7 The Doors Lyrics That Were Before Their Time

I remember the first time I heard of The Doors. It was from Jack Black in School of Rock, when he teaches the adorably nerdy Lawrence how to play "Touch Me" on the keyboards. I was hooked by the iconic techno sound — initially drawn in my the music, I truly became a Doors fan because of the lyrics. But beyond that, there are few bands that occupy as interesting a place in rock history as The Doors.

The tragic death of the charismatic, young lead singer and writer Jim Morrison in 1971 was a shock to the rock music community — but, even long after his death, Morrison's lyrics have proved to be quite the enigma. This is evident even with the name of the band: According to The Guardian, the band was very interested by literature and poetry, naming themselves after Aldous Huxley's The Doors of Perception, which itself was inspired by a quote from renowned poet William Blake:

If the doors of perception were cleansed every thing would appear to man as it is, infinite.

Just as Bob Dylan had elevated the art of writing lyrics for folk music, Morrison is the guy who heightened the intellectual and emotional meaning behind rock music in the '60s. As the band keyboardist Ray Manzarek said in a 2006 interview, according to the Rock & Roll Hall Of Fame, “Jim Morrison was a great young American poet working in the genre of rock and roll.”

The poetry and power of Morrison's lyrics resonate even more so now, just over 44 years after his death, and it's mainly because they were overwhelmingly before their time. Coupling beautiful poetry with solid chords, infectious melodies, and beautiful prose, Morrison's lyrics are still relatable, even today, with their insights into fear of dying and the social isolation that seems to define a society addicted to social media.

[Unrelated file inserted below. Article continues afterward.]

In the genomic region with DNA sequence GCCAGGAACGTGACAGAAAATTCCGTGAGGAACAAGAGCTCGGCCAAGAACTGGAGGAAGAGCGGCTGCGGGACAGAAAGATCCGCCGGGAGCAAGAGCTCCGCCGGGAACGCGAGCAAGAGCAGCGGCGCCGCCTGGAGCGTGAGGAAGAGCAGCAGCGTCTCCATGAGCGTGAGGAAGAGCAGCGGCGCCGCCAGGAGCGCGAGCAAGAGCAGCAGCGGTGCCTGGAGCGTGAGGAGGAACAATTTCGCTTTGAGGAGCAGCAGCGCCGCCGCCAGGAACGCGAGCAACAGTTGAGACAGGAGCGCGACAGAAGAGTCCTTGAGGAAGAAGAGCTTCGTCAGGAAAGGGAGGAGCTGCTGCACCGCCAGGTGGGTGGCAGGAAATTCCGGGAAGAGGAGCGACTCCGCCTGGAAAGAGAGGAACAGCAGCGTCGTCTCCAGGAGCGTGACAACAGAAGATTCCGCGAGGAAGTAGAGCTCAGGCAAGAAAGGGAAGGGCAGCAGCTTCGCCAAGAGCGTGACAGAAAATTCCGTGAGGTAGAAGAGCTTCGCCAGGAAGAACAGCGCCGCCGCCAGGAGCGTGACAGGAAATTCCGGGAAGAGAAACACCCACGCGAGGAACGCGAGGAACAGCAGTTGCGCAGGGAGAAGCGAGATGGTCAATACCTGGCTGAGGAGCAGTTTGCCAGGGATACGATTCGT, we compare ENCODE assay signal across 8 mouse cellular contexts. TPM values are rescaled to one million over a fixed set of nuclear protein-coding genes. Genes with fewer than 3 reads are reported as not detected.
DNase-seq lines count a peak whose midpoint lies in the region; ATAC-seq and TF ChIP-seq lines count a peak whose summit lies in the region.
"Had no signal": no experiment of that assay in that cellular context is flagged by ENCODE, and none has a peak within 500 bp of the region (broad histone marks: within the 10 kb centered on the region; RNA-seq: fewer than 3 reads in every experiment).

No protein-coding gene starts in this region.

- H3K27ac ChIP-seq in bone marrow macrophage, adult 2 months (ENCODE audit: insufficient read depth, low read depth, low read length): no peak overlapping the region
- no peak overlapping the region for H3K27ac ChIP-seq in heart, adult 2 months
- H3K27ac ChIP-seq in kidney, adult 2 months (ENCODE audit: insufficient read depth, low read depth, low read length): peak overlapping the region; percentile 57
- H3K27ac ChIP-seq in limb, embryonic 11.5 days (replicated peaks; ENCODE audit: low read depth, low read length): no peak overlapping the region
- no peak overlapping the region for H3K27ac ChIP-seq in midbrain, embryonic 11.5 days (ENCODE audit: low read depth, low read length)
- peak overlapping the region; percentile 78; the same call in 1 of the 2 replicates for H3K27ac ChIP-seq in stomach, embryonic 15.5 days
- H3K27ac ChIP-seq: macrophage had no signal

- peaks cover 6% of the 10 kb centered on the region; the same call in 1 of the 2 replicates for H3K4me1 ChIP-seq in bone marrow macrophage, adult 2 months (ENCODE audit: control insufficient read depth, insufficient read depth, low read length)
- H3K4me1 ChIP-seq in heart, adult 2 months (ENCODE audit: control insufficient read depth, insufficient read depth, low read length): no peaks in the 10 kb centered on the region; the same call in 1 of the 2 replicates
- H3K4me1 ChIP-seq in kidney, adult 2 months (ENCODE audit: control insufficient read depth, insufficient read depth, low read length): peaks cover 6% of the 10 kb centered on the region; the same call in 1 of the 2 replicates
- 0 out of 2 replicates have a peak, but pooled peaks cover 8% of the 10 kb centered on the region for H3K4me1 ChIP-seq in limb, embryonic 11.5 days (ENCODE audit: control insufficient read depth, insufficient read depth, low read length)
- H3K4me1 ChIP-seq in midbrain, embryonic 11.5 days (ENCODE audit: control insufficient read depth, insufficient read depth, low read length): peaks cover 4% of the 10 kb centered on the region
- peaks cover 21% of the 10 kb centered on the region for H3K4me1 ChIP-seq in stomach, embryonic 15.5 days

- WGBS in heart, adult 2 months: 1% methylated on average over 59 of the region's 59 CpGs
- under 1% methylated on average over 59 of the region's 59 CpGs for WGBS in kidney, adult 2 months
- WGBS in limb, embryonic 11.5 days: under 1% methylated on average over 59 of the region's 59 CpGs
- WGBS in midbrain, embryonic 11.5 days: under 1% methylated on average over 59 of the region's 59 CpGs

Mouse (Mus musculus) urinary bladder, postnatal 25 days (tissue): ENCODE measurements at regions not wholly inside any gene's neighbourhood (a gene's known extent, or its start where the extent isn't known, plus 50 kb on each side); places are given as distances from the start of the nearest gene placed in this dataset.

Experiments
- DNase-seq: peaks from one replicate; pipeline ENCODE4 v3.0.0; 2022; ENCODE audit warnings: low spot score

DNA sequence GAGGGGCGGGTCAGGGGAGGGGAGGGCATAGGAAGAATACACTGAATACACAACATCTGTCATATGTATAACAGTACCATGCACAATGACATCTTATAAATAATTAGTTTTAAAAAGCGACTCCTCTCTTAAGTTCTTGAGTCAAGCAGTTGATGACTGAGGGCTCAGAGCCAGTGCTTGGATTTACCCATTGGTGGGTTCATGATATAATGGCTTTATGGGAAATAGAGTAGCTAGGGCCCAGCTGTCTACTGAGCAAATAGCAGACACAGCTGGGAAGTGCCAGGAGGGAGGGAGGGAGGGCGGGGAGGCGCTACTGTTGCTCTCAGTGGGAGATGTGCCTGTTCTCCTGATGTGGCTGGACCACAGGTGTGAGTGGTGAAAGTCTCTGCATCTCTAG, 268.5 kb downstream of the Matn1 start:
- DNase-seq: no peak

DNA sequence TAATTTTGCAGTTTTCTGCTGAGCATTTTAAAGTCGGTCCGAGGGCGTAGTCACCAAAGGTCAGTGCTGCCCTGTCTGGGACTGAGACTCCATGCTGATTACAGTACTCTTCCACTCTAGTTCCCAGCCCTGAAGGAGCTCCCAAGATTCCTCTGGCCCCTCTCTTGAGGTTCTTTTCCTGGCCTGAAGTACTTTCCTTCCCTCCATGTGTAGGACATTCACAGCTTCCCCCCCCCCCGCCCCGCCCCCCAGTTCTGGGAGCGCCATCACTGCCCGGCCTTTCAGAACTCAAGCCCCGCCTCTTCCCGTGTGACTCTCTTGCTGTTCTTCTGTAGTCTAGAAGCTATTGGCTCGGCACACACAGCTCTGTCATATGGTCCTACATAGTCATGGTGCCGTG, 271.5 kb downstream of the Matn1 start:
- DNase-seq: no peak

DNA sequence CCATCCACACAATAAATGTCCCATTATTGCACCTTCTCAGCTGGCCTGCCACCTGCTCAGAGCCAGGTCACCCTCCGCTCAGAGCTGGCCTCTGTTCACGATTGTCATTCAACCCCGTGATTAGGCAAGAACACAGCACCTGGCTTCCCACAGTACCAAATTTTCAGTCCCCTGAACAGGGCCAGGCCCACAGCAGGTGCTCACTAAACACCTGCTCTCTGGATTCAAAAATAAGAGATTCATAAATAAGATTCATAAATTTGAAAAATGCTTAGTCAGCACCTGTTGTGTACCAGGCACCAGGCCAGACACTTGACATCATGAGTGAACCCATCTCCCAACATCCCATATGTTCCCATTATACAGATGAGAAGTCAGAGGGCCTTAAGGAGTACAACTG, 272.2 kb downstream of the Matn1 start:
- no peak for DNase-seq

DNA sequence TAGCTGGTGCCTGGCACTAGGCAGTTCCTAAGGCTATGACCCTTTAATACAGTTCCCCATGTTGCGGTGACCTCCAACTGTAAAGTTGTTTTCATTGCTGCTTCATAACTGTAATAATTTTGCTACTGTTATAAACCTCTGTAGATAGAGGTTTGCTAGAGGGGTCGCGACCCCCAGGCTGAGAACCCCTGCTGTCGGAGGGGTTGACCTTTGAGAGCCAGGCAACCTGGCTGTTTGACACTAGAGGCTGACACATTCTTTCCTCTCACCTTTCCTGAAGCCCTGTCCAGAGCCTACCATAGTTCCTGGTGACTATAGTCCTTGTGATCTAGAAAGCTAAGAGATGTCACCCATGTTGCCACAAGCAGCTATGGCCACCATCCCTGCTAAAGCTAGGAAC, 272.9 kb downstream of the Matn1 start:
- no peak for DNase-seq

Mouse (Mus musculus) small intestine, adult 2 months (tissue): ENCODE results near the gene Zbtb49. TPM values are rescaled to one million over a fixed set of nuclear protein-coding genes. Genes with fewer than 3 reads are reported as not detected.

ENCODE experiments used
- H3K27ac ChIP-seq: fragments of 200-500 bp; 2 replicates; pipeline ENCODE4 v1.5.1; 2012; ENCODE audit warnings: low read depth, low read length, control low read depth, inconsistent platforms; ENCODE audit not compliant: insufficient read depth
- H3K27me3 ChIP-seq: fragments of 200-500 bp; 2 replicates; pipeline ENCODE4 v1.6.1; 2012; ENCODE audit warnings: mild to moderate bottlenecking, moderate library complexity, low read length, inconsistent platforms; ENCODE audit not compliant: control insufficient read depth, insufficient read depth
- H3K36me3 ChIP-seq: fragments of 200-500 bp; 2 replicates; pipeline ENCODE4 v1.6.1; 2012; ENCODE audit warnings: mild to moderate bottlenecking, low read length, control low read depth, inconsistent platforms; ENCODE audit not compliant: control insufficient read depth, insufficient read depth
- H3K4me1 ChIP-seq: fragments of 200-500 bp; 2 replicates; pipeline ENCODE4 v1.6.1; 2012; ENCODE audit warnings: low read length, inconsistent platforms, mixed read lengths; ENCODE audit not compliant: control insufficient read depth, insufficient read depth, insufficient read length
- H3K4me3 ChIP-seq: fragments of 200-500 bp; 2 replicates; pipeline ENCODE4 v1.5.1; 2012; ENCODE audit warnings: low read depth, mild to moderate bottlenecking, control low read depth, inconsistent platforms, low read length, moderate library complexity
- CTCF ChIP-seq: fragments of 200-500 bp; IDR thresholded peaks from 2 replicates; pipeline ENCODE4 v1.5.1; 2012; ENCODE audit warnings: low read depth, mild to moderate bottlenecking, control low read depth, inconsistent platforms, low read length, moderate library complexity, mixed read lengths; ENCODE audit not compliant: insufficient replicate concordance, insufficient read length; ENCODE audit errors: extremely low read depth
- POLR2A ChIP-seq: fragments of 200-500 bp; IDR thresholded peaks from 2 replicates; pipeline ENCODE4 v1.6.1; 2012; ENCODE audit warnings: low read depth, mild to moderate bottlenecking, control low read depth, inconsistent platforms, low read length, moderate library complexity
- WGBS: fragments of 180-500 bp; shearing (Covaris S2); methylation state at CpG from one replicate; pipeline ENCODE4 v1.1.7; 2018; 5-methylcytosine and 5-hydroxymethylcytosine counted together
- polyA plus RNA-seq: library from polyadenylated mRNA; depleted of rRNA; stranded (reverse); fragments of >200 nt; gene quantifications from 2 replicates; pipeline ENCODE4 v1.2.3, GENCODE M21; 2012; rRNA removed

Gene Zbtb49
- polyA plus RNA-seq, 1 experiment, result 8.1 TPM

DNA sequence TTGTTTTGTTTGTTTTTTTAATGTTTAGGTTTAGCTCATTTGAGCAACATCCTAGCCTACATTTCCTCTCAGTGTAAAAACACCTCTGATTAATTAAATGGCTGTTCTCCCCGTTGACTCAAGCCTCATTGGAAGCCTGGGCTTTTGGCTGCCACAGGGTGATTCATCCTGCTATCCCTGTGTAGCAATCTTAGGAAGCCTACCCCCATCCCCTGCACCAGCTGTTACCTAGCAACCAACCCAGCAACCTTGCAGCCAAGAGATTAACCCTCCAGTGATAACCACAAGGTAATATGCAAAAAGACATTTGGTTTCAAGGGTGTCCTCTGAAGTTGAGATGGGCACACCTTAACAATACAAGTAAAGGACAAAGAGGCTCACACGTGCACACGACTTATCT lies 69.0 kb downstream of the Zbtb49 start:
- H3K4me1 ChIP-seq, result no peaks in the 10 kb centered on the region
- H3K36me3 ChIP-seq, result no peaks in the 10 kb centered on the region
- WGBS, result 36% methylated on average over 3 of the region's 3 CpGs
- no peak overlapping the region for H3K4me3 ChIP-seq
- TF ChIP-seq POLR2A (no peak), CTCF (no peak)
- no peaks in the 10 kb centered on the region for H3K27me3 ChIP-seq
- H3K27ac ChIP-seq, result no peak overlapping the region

Need more proof? Here are some of Morrison's most powerful lyrics seem to be before their time, by eerily predicting his early death or reflect a social isolation that has gotten worse in our age of technology.

"People are strange when you're a stranger / Faces look ugly when you're alone / Women seem wicked when you're unwanted / Streets are uneven when you're down."

From "People Are Strange"

This song aptly describes the loneliness of being undesired, and how it can warp your perception of yourself and others. This lyric seems to define our age of social media — where loneliness is heightened by constantly comparing ourselves to others, feeling inadequate on Facebook and Instagram, having direct access to photos of all the parties we weren't at and the events we weren't invited to. But Jim Morrison didn't have Facebook.

"For the music is your special friend / Dance on fire as it intends / Music is your only friend / Until the end."

From "When The Music's Over"

This lyric is eerily prescient in light of Morrison's death, which still remains a mystery. To this day, people theorize drug abuse and even murder ended Morrison's life — but one thing that is known for sure is that he was with his music until the end. It seems eerily prescient to hear knowing that he died so young, and at the height of his musical fame.

"Tombstone head, a graveyard mind / Just 22, I don't mind dying."

From "Who Do You Love?"

This also resonates with the sad circumstances surrounding Morrison's early death, which happened when he was just 27 years old. This lyric is morbidly accepting of death.

"When the true kings murderers / Are allowed to roam free / A thousand magicians arise in the land / Where are the feast we are promised?"

From "An American Prayer"

This song, written by Morrison, was released after his death. It is a melancholy song that reflects on the loss of childhood innocence, and asks if there is something to look forward to in the world to come. It is sad to think that he got there so soon.

"Well, I've been down so very damn long / That it looks like up to me / Yeah, why don't one you people / C'mon and set me free?"

From "Been Down So Long"

This song is about needing to be saved, and seeking a savior — though, in actuality, only we can save ourselves. This insight into loneliness seems out of place in the sixties, a time of communes and community, but perfectly reflects our sense of alienation today.

"The future's uncertain / And the end is always near."

From "Roadhouse Blues"

Life is short, and any day can be our last. It is always devastating to read somebody who died so young and unexpectedly's perspective on death, particularly because the "Carpe Diem" attitude contibutes to the irresponsible "rock and roll" lifestyle, which tragically lead him to his death.

Morrison's lyrics were not only some of the most powerful in rock history, but also some of the most relevant decades after their release. Not since then as a band quite measured up to the legacy Morrison and The Doors left behind — and, though I may be biased, I'm not sure anyone ever could.

Image: APA-Agency for the Performing Arts-management (1968)/ Wikimedia Commons